Chapter Eight

By: Calore


Serah arrived home to find her husband putting a casserole into the oven and watching a pot full of boiling potatoes. Tilting her head up for a kiss, Serah inhaled deeply.

"That seems good. I'm a bit beat from work, so I'm just going to leave dinner up to you, okay?"

Snow smiled and nuzzled his wife. "That's fine. Sis did most of the work."

Serah pulled back, her eyes widening. "Did you check-?"

Snow laughed this time. "She didn't get any actual cooking in, just did most of the preparing. It's going to be fine, babe, we won't get sent to the hospital again."

Serah sighed, relieved. "Well, I don't mean to sound completely mean. She tries. She follows most of my notes. It's just, I don't get how she can-"

"Melt pots and set fire to overhead ranges?"

Serah nodded grimly. "Exactly."

Snow only smiled, stirring the potatoes. "I heard it's a talent to be either extremely good or extremely bad at something."

"Don't let her hear you say that," Serah warned, sitting down by the counter and dropping her bag to the floor by Snow's. "She only lets me get away with things like that."

Snow lifted his broad shoulders in agreement. "Dinner'll be ready soon. You have some time to shower if you want. Cally got an A on a history test," he said proudly. "Our girl's smart as a whip, isn't she?"

Serah smiled fondly, already planning on going up to check on her only child. "She had some trouble in history, so I'm glad Arial could help her with it. But she's doing well in her other classes."

"She's doing great on the track team, too," Snow added. "There's a track meet coming up in two weeks. Do you think you can make it?"

Serah made a sound of assent and started flipping through mail. "I probably can. Saturday, right?"

"Yep. Avery'll be competing, too, so I'm pretty sure Light'll be there."

"I doubt the hospital will need me, but I'll make sure to put in a few extra hours." Serah looked up from her perusal. "Where is my sister anyway?"

"Last I saw she was heading into her study."

Serah rose. "Okay, I'm going to talk to her for a bit. I'll be back."

Snow had an idea of what she needed to talk to her sister about and waved her off. "I'll get the girls down when dinner's ready."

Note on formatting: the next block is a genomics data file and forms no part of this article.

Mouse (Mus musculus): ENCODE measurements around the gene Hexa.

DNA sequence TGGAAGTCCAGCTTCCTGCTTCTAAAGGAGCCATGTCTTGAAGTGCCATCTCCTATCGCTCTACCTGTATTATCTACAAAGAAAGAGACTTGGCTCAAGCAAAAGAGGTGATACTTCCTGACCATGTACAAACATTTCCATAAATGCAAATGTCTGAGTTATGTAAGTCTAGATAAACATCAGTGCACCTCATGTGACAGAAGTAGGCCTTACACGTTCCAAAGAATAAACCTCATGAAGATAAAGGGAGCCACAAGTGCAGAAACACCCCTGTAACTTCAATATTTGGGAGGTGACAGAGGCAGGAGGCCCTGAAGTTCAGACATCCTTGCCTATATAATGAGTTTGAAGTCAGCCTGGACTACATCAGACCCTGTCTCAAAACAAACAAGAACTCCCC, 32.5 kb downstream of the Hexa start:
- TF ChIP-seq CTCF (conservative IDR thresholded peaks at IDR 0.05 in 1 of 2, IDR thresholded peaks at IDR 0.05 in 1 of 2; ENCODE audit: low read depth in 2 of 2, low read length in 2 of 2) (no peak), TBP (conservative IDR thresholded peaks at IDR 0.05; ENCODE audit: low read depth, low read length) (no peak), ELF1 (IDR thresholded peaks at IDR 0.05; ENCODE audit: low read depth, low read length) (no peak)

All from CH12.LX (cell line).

Serah left her husband and knocked on the door to the study before entering. Her sister was seated behind her desk, a laptop closed before her. Light offered her a smile. "Welcome home. I'm sorry I didn't hear you come in earlier."

"It's all right." Serah gestured at the desk. "Are you busy?"

"No, I just finished up. Come in." Light smiled wryly. "This is your house, you know."

Serah sat down on the same chair Fang had, though only Light knew that. "You know you're always welcome here. I had something I wanted to talk to you about." Serah looked serious. "About Fang."

"Oh? Did anything happen after I left?"

"Something like that. We had breakfast at Lebreau's. There was a small accident, a waitress dropped some dishes." Serah hesitated, searching for the right words. "Fang may have... overreacted."

Light sat forward, her brow knitted. "Tell me what happened."

"She tackled Vanille to the floor. Vanille was sitting right next to her, you know, and I suppose... Well. I know Fang had a rough childhood. I think she might have thought Vanille was in danger." Serah shook her head. "No, I don't think she thought. It was more like she felt it. She did it so fast, like it was instinct."

"How is she?"

"I didn't check on her today, if that's what you mean. She looked a little pale, shaky. Embarrassed that she did that. I didn't think it'd be a good idea to offer at the time."

Light nodded. "Thank you for telling me." She tapped the desk with her fingers, looking slightly troubled. "I was actually going to ask you to look at Fang, if that was all right."

"I'd be happy to take care of her. Is there something in particular that I should be looking for?"

"This is a little private. I know you won't say anything to anybody," Light added quickly, forestalling any protests about doctor-patient confidentiality. "But it's difficult, even for me, to talk to Fang about this... particular subject. Vanille knows, though, and she might be able to give you more insight."